For Gearhart residents who have been threatened by a fearsome mama elk protecting her calf or caught amidst the herd, controlling the elk population isn’t a matter of if it’s needed, but how it should be implemented.
Michael Finley, chairman of the Oregon Department Fish and Wildlife Commission, was among those who ventured to Gearhart this spring as part of a tour of Department of Fish and Wildlife and local officials to assess the region’s elk concerns.
Most of the time, elk and humans live peaceably together. “But during birthing, calving or during the rut they became very protective,” Finley said. “That’s the most dangerous time.”
Finley, a former superintendent of Yellowstone National Park, has had his own interactions with elk, especially during rut and calving seasons.
“In terms of public safety, I was chased several times,” Finley said. “I literally ran behind stone pillars. It’s real.”
Finley introduced a novel solution, one that he had seen efficiently control a wild horse population: contraceptive darting.
“Over time, the population went down,” he told Gearhart officials and wildlife commissioners. “It was nonlethal, so people didn’t get upset about it.”
Could it work in reducing the elk herd here?
The immunocontraceptive vaccine called GonaCon is registered by the U.S. Environmental Protection Agency for use on wild and feral female horses, burros, and white-tailed deer, according to Legislative and Public Affairs Gail Keirn of the USDA National Wildlife Research Center. It is not registered for use in elk.
GonaCon works by stimulating production of sex hormones. As a result, females don’t go into heat and males are less amorous as long as there are sufficient levels of antibodies in the female’s body.
GonaCon vaccine has been studied and tested in female elk and found to be effective, Keirn said. Other contraceptive agents have been tested in wildlife, but like GonaCon, they are not registered for use with elk.
Larry Keller of New West magazine described a 2008 elk contraceptive darting at Rocky Mountain Park.
First, the animals had to be shot with a tranquilizer dart, accurate up to 45 meters or about 148 feet. Their lack of fear of people made the darting possible.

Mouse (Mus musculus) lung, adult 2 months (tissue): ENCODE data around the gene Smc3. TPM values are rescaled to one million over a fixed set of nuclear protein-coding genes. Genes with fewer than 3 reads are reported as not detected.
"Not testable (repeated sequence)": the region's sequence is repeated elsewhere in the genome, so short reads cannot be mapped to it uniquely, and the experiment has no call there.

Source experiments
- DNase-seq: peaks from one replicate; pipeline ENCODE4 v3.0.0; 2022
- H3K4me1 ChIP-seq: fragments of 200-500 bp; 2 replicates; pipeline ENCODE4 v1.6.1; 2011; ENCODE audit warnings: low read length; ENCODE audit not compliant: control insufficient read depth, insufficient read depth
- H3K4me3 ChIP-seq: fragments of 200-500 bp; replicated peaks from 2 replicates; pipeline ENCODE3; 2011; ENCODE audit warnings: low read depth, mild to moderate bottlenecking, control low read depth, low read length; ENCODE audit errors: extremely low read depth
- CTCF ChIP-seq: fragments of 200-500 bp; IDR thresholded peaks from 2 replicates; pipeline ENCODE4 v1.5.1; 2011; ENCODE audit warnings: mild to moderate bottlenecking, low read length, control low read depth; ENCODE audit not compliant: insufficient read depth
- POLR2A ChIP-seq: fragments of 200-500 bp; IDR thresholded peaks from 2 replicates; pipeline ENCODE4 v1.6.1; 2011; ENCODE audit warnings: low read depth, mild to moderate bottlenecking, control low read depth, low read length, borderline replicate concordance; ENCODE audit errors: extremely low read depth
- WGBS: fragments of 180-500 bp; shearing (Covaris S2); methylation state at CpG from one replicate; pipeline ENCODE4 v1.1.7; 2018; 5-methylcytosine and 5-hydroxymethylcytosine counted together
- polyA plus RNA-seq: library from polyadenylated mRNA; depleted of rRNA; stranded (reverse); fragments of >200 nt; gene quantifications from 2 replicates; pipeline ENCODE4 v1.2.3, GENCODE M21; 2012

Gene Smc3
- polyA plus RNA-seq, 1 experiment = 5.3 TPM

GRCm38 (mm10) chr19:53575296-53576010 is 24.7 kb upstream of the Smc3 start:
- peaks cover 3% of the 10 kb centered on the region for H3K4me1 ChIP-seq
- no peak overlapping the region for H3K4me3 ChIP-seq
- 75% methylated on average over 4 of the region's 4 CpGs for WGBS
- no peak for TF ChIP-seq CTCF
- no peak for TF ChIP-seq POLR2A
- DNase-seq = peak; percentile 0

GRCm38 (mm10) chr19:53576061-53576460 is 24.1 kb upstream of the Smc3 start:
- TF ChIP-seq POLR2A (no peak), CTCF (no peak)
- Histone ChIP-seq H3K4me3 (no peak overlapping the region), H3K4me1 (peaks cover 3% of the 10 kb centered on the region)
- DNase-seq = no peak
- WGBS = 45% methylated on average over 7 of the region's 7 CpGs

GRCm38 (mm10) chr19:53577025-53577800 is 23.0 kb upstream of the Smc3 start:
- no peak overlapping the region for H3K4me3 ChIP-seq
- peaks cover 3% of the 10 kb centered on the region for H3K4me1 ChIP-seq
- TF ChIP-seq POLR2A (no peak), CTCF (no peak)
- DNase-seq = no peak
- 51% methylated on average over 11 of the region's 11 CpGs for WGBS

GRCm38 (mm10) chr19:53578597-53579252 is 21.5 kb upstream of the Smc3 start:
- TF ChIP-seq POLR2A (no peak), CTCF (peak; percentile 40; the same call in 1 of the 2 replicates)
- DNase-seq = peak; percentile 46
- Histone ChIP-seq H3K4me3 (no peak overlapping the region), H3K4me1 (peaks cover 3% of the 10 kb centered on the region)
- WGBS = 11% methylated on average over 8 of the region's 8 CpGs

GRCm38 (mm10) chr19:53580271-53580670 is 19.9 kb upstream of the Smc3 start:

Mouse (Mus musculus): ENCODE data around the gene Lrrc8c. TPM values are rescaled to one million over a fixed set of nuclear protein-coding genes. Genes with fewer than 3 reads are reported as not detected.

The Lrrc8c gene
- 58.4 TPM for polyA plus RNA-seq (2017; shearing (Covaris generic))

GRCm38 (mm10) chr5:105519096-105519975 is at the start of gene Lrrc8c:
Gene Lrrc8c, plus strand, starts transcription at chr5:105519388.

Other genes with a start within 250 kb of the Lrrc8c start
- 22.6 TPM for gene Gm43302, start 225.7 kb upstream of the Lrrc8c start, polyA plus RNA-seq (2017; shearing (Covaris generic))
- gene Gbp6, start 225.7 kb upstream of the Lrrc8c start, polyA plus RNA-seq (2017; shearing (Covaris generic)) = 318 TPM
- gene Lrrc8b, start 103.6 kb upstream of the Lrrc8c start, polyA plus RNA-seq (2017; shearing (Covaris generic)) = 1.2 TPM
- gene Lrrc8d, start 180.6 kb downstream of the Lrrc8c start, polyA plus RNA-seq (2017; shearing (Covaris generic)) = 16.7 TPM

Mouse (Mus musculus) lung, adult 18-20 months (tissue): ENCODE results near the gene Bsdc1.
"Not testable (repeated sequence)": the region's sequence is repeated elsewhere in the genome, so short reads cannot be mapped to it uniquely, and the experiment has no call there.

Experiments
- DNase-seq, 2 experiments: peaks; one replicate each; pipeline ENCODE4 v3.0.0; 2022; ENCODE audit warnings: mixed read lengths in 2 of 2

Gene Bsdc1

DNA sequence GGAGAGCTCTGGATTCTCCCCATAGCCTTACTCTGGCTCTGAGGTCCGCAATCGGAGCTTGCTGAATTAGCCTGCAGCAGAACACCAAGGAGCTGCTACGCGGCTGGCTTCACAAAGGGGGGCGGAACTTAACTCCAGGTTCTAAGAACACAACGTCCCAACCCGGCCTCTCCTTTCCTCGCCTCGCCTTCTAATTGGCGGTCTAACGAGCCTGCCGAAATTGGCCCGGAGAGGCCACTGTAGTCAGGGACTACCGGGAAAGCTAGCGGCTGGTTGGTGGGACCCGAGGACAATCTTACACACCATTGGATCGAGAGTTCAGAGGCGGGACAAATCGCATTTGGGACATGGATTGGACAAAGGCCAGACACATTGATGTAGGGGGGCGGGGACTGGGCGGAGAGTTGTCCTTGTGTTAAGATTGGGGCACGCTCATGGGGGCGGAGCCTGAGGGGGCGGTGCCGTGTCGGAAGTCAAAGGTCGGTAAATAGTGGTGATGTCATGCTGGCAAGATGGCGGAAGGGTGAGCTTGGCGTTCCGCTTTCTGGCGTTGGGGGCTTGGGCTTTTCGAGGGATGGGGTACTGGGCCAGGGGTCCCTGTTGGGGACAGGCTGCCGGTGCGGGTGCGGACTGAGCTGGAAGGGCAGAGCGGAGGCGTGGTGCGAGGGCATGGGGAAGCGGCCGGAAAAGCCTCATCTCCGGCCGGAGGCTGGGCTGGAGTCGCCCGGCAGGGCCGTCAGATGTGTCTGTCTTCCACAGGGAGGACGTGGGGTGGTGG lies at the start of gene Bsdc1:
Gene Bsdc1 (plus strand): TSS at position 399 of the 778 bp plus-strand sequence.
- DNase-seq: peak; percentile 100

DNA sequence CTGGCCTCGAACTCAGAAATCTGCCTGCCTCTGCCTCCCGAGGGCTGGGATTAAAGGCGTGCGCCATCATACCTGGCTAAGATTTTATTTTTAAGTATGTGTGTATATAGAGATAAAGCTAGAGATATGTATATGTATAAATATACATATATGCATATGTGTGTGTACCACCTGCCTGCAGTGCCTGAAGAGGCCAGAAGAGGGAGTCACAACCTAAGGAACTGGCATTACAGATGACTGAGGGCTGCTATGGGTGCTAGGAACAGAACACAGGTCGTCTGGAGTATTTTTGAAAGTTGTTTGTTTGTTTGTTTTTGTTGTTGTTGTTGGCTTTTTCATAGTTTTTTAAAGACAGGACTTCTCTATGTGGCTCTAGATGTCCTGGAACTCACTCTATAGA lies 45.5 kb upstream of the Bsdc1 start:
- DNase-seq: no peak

Once sedated, the elk were rolled on to their chests so they could breathe easier, blindfolded, injected with the vaccine and fitted with a radio telemetry collar to locate them later. Blood samples were extracted. Then they were injected with another drug to reverse the effects of the tranquilizer. The entire process took about 40 minutes.
Subsequent studies showed the contraceptive worked in completely reducing pregnancy for one to two years after the shot was administered.
Herman Biederbeck, biologist of the Oregon Department of Fish and Wildlife, hosted a town hall on elk in Gearhart in 2014 and attended this year’s elk tour with the wildlife commissioners.
The process of darting and catching a free-range animal is next to impossible, he said, even though most of Gearhart’s elk are “pretty tamed down.”
“We’re not talking about a small group of five deer,” Biederbeck said. “This is a herd of 70 or 80 elk. You wouldn’t necessarily have to get all of them, but you’d certainly want to get a high percentage of them to limit the amount of new calves born and recruited into the population.”
After darting, animals could become more wary of people, state wildlife veterinarian Colin Gillin said in May.
Studies show results of immunocontraceptive vaccines in closed populations with deer, Gillin said, but effectiveness is hard to determine.
“Too many animals could come and go from the herd, and unless all the animals were marked, it would be impossible to know which ones had been treated,” he said.
Even if as many as 30 percent were darted, elk would still cause property damage and potential harm to people, dogs or cars, he said. “You’re probably not getting all of them, so you have some you never catch and they’re still making babies.”
The process may have other adverse effects. “I’ve never seen anything saying it affected the animal’s well-being, but I don’t think they know,” Gillin said.
Mayor Matt Brown again raised the prospect of elk contraception at the April City Council meeting.
Whether it’s the best option in managing Gearhart’s free-ranging elk population is something that state and federal officials are still not sure about.
The National Wildlife Research Service says further study is needed to determine if fertility control can be applied effectively to a large free-range elk population.
State Senate Bill 373, in effect since January, requires the state’s Fish and Wildlife Commission to adopt a pilot program in cities where officials determine deer “constitute a public nuisance.”
How animals would be taken is not specified, but the pilot program specifies that darts or lethal injection are prohibited.
While “a lot of people aren’t going to like” lethal removal, it’s quick, effective and usually less costly than alternatives, Gillin said. “The harvesting of animals, removing them from the population, is something the state is liable to be able to pull off.”
While a contraceptive vaccine remains a “pretty intriguing concept,” the opportunity for things to go wrong are pretty high, he said.
“Really think it through before you throw a lot of money at this,” he said. “Because you want it to work.”
R.J. Marx is The Daily Astorian’s South County reporter and editor of the Seaside Signal and Cannon Beach Gazette.